“Without comprehensive tax reform we will continue to see companies choosing to relocate overseas. We should strive to make the U.S. the best place to start and operate a business.”

Representative Paulsen’s press release is really “Gosh, I hope the taxpayers don’t remember that I have been talking about tax reform for years … and that the House Republicans have failed to fully embrace Dave Camp’s (R-MI-04) Tax Reform Act of 2014 … leading to a Politico report :

Republican elites on Wall Street and elsewhere in corporate America are now actually cheering inaction in Congress as preferable to ideas such as Camp’s. “The Camp draft catalyzed most of the business community around the notion that it was so bad, and it’s not just private equity and financial services — there were so many other punitive measures in there — that people just decided, the whole system’s broken here, nothing’s going to get done,” another senior Republican business leader said. “And that’s what we need to work toward. We need to work toward gridlock.”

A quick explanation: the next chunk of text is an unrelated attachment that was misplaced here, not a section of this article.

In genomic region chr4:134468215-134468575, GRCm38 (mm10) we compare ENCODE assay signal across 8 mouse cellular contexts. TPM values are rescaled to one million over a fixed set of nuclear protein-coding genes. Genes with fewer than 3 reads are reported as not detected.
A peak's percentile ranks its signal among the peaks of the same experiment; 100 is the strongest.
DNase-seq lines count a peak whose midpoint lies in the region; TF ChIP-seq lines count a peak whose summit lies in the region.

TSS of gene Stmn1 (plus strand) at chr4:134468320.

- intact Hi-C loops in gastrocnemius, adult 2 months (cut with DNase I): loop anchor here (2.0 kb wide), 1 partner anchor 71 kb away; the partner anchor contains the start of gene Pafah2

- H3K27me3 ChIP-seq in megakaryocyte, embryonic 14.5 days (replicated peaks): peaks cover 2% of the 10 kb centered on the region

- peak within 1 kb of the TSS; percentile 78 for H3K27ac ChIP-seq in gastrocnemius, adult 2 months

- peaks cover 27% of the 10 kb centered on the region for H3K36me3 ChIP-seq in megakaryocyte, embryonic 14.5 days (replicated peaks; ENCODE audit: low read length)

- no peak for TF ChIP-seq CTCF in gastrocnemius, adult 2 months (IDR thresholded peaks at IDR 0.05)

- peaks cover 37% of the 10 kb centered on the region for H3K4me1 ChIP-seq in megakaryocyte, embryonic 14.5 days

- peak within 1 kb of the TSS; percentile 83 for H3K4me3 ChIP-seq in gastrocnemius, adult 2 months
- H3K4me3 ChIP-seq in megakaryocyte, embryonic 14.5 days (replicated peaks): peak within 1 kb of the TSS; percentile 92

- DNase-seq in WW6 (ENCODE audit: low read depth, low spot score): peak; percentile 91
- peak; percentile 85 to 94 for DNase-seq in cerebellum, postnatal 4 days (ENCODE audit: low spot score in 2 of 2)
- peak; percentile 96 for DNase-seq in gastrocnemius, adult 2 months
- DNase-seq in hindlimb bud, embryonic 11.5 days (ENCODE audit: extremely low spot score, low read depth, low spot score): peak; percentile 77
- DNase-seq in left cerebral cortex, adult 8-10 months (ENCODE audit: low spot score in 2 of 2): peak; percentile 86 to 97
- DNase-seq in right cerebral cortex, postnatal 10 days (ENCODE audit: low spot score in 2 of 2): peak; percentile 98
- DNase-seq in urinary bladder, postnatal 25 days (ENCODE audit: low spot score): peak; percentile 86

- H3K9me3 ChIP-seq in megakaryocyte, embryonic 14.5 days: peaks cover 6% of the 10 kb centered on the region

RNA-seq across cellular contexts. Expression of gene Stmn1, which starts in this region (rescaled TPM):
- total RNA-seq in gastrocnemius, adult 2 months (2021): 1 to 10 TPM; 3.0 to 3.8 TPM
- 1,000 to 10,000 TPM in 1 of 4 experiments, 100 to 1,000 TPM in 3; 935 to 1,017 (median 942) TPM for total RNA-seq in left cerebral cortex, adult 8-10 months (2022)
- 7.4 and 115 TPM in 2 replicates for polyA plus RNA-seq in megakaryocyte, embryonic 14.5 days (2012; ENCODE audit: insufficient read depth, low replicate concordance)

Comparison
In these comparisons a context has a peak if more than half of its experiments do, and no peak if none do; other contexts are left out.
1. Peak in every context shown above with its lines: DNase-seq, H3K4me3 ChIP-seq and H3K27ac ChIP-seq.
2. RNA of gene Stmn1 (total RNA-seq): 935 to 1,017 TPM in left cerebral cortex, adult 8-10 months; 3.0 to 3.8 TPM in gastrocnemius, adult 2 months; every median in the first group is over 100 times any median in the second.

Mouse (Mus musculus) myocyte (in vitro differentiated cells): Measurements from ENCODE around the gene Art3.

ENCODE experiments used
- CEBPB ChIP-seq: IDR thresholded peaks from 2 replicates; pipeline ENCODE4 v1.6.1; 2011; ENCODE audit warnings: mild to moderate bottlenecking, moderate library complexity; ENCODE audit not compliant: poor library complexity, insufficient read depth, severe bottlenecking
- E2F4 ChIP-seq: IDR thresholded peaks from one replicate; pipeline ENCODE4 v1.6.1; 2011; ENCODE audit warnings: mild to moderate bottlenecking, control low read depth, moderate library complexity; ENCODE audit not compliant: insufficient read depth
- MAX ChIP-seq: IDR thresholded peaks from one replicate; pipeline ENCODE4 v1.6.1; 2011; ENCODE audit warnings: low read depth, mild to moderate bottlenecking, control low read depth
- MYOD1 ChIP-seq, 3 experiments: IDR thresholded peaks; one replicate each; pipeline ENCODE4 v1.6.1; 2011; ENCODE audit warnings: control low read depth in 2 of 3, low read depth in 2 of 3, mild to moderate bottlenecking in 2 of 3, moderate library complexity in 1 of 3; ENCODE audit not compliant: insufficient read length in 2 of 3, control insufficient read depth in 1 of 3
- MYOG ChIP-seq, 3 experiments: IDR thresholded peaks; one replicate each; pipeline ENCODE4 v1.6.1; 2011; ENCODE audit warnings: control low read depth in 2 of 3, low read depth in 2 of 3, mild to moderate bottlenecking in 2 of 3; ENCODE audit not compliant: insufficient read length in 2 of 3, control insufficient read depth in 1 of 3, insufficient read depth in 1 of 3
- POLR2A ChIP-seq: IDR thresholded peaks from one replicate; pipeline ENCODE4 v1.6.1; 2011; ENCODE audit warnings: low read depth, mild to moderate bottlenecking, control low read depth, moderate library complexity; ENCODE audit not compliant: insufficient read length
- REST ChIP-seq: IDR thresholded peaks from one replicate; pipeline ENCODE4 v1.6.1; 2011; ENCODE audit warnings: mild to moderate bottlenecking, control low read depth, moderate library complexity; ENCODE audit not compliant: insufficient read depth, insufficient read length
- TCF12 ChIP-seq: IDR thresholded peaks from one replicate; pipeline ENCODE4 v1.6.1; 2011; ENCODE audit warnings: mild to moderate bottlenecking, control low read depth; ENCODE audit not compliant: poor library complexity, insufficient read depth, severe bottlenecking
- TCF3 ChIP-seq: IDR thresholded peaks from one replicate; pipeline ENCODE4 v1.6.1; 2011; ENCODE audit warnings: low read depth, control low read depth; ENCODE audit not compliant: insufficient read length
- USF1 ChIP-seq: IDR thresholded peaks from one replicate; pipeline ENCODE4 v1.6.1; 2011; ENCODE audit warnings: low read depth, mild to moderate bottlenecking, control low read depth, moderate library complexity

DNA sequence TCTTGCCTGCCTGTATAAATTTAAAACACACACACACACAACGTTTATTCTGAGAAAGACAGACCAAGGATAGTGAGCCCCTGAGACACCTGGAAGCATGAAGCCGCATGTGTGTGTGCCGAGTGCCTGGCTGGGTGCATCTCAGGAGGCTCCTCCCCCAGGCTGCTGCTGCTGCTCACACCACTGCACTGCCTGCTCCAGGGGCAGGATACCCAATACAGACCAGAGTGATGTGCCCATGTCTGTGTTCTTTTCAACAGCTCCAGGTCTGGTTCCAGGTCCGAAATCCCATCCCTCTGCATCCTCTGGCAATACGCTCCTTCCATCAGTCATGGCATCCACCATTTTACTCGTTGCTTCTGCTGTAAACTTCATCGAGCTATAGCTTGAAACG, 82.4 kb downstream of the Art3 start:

Yet, Representative Paulsen knows all about Ireland and its taxes.

Did you know that he and his daughter (according to the filing with House Committee on Ethics) went to Ireland on an expense-paid trip courtesy of The Ripon Society starting August 10, 2013.

SIDENOTE : The form states : “This form does not eliminate the need to report privately-funded travel on the Member or officer’s annual Financial Disclosure Statement.
Yet, Representative Paulsen’s Disclosure Statement fails to list this “gift”.”

Representative Paulsen was scheduled to participate in two panels :

Health Care and Pharmaceuticals : With nine of the top ten global pharmaceutical companies located in Ireland and seven out of ten pharmaceutical blockbusters being produced in Ireland, this panel seeks to create a dialogue on the role of government in health care innovation.